At Steep Grades Using Trekking Poles is 20% Easier and 10% more Efficient

Lab Rats begin their loaded trek up Snow King Mountain
Trial #1: No Poles…Lab Rats trekking up Snow King Mountain in Jackson, WY

By Adam Scott, MS, CSCS


For a previous Mini-Study, we had our athletes complete a simple snapshot study using trekking poles around a standard 1/4 mile track.  

This time, we stepped things up a little (literally) and loaded our athletes with approximately 40% of their body weight (between 50-75 lbs).  Then we took them to the slopes.   

The research we found on this matter was split on the effect of trekking poles.  The two uphill studies we reviewed showed that trekking poles decreased lower body (LB) joint stress and increased stride length.  However, the studies were split on whether trekking poles improved efficiency (2,4).



Subjects and Design:
Six athletes completed two hiking trials on consecutive days.  Each athlete was randomly assigned to one of two groups.  Group 1 acted as the control group and completed both trials without poles.  Group 2 hiked the first day without poles and the second day with poles.  The group average demographics are contained in TABLE 2.

TABLE 1: Average Group Demographics
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Study Trials:
Both trials were completed on Snow King Mountain in Jackson, WY.  The hiking path was a 1000m (.62 mile) stretch of the mountain’s boot pack trail.  The path covered approximately 3281ft of horizontal distance and 1556ft of vertical distance, giving the route an average grade of 47.4% (27.1 degrees). 

FIGURE 1: Hiking Route (via google Maps)
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All six athletes were required to maintain the same, self-selected pace during both trials.  Speed, distance, elevation, HR and breathing rate (BR) were collected using our Zephyr Bioharnesses and paired GPS trackers.  At the conclusion of each trial athletes were asked to rate their exertion on a scale of 1-10 (Rate of Perceived Exertion – RPE).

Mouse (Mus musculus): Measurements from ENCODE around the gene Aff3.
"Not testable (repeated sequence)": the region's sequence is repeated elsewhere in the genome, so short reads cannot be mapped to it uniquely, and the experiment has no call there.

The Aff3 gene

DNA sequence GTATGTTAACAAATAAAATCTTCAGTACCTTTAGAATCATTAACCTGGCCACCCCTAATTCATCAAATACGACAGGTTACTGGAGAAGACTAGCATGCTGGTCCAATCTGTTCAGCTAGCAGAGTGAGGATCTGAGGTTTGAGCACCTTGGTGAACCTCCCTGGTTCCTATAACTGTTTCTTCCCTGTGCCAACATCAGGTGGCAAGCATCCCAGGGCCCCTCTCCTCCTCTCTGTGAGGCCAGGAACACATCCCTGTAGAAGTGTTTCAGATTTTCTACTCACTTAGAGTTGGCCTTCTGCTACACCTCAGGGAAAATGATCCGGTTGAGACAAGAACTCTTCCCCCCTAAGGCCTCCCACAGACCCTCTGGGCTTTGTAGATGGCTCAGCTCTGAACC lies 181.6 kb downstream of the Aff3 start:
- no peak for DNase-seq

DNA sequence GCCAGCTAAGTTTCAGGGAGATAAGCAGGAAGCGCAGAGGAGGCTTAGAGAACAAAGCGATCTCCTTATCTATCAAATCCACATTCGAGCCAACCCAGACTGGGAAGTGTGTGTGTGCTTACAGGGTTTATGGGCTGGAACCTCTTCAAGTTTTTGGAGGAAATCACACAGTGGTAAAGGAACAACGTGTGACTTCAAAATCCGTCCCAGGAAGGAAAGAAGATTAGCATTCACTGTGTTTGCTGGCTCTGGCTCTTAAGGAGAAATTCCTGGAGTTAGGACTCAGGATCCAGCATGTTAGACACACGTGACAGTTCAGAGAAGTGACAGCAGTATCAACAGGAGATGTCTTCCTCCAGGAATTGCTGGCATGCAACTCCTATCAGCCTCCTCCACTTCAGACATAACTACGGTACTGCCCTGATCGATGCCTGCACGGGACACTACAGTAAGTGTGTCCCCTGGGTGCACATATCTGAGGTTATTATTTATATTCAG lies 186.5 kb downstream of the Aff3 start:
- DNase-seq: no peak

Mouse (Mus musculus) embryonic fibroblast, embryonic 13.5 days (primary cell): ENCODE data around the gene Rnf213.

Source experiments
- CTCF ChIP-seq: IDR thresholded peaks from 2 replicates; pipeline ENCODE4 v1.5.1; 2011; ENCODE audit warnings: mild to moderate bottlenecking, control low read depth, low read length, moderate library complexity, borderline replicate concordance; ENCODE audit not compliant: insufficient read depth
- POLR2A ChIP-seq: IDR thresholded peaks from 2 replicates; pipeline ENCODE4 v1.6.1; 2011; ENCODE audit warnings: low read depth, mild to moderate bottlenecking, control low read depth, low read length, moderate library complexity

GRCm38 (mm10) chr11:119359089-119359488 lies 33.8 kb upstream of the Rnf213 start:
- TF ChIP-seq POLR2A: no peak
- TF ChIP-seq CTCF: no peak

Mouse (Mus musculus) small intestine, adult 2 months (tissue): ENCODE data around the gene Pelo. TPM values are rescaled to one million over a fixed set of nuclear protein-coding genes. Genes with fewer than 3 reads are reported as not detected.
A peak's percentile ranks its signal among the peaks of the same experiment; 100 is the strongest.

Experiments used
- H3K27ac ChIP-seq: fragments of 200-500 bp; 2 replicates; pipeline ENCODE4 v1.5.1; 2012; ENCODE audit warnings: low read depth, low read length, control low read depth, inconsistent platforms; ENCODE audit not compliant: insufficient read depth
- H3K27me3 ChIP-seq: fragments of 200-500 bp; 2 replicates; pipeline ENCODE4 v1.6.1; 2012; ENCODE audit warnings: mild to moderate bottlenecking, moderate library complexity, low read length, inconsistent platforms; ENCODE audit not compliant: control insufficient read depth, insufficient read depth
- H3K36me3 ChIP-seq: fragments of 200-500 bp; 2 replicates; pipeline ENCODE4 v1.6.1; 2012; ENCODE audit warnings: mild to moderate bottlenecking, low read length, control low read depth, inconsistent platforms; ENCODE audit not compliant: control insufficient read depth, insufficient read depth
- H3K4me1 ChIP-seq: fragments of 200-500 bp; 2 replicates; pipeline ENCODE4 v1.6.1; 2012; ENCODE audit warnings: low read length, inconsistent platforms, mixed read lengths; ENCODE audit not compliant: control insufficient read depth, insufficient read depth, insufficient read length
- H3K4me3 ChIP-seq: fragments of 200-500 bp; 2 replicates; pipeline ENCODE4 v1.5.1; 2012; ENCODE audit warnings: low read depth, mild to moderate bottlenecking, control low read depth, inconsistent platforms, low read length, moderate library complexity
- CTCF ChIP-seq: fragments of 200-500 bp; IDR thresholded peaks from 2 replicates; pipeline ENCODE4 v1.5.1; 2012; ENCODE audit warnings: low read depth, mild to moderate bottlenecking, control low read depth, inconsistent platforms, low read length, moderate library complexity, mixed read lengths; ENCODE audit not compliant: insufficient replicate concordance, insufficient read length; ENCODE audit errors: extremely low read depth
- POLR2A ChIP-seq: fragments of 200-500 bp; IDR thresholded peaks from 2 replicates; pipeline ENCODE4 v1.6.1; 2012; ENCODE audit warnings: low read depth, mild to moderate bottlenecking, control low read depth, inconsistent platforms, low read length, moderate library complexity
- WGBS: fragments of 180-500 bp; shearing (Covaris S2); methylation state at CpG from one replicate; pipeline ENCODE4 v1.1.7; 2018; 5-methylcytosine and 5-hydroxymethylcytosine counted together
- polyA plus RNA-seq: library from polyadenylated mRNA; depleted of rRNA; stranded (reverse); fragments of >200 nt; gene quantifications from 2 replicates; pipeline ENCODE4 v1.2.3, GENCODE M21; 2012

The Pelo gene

Trial one established a non-pole baseline for our athletes.  For the second trial athletes were randomly divided into two groups of three athletes.   

Group 1 acted as the control group, and again hiked without poles.  Group 2 served as the treatment group and was allowed to use trekking poles during the second trial.  Thus, to determine the effect we compared the two groups during trial one and trial two.

TABLE 2: Trial 1 versus Trial 2
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Results and Discussion:
Our results show that trekking poles seem to have a positive effect on uphill efficiency.  And, although, using paired T-Tests, our results did not meet the threshold for statistical significance, based on our snapshot we believe that, given a larger sample size the effects would have been significant.

TABLE 4 contains the per-trial data for each group.  As you can see both groups experienced slight decreases HR and BR from trial 1 to trial 2.

TABLE 3: Group Results from Trial 1 and Trial 2
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However, looking at the group RPEs we find our first major difference.  The non-pole group actually found trial 2 to be slightly harder than trial 1 (2.6%).  On the contrary, the trekking pole group reported that trail 2 was about 20% easier than trial 1.  These changes can be seen in GRAPH 1.

GRAPH 1: Percent Changes from Trial 1 to Trial 2 (Positive % = Improved Measure)